The only way, I think, for any power relationship (it’s what a CDD marriage is) to work, is when one is completely willingly submitting to the other. For example when a student submits to the knowledge of the teacher. On the other hand, Foucault also mentions that the teacher should be open to advice and corrections of the student.

Obviously it’s not my place to judge (only God does that), but in many cases, this is just a way of justifying abusive behaviour. I don’t find any evidence in the Bible, or anywhere else, that the scripture should be used to oppress anyone.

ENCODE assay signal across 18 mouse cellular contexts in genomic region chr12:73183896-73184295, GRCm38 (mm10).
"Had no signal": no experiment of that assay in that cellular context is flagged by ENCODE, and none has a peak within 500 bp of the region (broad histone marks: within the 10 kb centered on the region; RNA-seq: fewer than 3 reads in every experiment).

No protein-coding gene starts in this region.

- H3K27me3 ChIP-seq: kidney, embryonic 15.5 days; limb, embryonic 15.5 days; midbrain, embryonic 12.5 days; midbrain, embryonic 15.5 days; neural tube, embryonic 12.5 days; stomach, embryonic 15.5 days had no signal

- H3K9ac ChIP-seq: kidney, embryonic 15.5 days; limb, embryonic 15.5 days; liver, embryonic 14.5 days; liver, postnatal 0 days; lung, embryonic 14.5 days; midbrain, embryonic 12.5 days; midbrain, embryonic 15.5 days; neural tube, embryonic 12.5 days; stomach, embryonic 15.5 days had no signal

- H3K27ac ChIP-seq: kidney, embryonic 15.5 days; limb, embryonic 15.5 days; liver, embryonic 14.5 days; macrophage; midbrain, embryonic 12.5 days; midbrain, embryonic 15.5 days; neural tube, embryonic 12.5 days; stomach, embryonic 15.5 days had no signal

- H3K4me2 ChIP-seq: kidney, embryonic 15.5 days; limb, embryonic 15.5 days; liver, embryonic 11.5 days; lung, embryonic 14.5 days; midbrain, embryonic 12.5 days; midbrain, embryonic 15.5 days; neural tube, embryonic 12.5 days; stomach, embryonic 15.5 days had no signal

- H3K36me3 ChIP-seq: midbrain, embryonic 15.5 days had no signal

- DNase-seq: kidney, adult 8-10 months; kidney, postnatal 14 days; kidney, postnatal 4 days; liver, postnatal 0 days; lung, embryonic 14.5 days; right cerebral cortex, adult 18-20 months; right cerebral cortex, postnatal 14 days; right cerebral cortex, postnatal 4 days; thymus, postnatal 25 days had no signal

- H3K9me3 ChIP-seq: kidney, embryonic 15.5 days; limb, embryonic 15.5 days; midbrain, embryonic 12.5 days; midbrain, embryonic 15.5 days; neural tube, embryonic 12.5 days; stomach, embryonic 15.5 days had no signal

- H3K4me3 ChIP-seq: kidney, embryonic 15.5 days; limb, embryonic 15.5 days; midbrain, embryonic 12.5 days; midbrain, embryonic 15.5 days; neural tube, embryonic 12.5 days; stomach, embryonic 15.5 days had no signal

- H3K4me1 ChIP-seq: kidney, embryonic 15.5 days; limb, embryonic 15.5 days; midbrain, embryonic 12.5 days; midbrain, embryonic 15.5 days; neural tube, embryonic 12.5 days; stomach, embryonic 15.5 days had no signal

What IS clear to me now, is why many Christian people are so afraid of same-sex marriages weakening traditional marriage. I guess it can be pretty difficult in a same-sex relationship to determine who should submit to who.

Concluding from what I have read on the website and in many articles, in CDD marriages, men are privileged over women. Something I find hard to call a ‘marriage’, which in my eyes should be based on mutual respect and understanding. A relationship in which both parties can talk about their differences and solve these without violence. But well, that is my humble opinion.

Gay marriage!

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I know I said in my last blog post that the next few posts would focus on several topics I discussed in my thesis. However, the rulings of the supreme court concerning DOMA and PROP8 in the US really made me want to write something about marriage equality and gay civil rights. So here it goes 😉